• National Needs Fellowship Program: This is a fully-funded opportunity to work with a forest industry partner, non-profit agency and/or government agency.  Minimum qualifications for the National Needs Fellowship include a B.S. degree in soil science, forestry, environmental science, ecology, natural resources or a related discipline. We are seeking to develop a cohort of diverse students and strongly encourage applications from students traditionally underrepresented (i.e., African-American, Hispanic, Native Americans, etc.) in forestry and forestry-related fields. Applications for Fall 2021 are due January 15, 2021 (preferred) or March 1, 2021. For more information and a link to the application, see https://go.ncsu.edu/nnf-ncsu.

Funding for Current Students

  • Bruce and Barbara Zobel Endowment for International Forestry Studies: awarded to graduate students traveling outside the U.S. to study silviculture and production forestry. A committee grants $8,000 per year for a variety of activities like workshops, conferences, internships and research. This endowment encourages forestry students to gain an international perspective by obtaining first-hand experience with forestry in diverse environments around the world. For more information, contact Rachel Cook.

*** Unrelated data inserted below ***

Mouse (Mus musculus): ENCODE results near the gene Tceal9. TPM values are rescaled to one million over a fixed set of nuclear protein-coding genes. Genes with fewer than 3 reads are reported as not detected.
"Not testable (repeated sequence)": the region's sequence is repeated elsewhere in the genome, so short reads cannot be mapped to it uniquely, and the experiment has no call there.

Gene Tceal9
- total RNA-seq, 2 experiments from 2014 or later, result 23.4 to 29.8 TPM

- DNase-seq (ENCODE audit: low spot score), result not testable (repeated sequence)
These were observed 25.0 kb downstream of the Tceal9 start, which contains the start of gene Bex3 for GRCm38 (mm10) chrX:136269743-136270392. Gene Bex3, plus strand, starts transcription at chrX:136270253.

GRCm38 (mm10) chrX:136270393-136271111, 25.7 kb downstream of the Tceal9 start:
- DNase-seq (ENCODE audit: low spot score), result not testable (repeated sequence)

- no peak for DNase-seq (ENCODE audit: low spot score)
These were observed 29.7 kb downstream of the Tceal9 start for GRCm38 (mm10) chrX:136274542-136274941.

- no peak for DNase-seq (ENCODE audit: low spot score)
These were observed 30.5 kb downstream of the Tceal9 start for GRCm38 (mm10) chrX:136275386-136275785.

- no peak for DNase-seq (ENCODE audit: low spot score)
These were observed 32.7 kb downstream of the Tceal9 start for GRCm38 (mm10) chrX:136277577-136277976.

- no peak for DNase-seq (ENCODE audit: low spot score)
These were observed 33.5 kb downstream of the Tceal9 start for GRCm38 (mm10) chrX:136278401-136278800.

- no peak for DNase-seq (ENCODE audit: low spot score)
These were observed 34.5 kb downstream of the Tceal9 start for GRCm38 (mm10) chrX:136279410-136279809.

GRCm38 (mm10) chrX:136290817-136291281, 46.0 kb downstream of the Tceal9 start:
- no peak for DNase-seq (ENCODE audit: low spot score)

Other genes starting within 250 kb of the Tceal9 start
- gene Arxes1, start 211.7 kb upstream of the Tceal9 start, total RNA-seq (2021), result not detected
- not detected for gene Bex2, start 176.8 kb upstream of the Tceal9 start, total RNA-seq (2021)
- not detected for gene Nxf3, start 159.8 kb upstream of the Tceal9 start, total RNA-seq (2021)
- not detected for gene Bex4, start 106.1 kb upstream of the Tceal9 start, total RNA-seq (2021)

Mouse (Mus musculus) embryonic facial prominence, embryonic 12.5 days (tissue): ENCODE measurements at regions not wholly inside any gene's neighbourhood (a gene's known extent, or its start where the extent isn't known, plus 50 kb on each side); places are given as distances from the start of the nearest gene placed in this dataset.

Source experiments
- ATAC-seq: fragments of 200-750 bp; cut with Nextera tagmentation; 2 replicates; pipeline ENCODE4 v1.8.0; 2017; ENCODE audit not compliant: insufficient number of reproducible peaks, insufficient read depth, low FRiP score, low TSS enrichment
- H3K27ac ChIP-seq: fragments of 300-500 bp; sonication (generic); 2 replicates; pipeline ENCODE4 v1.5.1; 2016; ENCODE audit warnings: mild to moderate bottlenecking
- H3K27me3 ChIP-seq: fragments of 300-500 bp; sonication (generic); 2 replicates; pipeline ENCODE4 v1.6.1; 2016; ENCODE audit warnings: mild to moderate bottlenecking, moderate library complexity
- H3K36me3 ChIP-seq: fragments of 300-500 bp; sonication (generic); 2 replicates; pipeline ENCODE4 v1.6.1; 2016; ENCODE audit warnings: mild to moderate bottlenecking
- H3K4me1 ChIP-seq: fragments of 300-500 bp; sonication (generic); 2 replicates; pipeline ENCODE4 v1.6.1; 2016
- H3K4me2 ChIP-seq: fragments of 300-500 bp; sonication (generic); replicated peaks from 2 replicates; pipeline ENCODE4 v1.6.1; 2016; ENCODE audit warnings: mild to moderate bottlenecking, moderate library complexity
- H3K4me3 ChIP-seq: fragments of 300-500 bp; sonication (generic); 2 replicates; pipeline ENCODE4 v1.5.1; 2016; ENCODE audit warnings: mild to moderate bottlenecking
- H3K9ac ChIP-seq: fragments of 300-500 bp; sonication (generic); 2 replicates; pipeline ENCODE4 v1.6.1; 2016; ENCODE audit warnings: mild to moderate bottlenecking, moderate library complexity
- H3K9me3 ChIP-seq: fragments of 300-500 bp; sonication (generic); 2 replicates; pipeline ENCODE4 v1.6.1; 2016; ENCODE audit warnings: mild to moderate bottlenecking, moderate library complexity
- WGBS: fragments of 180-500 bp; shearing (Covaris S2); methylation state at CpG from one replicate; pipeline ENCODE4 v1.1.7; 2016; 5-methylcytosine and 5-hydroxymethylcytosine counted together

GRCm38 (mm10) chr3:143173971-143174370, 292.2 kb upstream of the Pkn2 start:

• David and Angelica Harcharik Forestry International Studies Endowment: awarded to Forestry and Environmental Resources graduate students going beyond their national borders in pursuit of scientific knowledge and the understanding of other cultures. For more information, contact Erin Sills.
  • Laarman International Gift Fund: awarded to graduate students conducting creative and important international research in Forestry, Fisheries and Wildlife Science, or Natural Resources. Awards are between $500 and $5,000. For more information, contact Rachel Cook.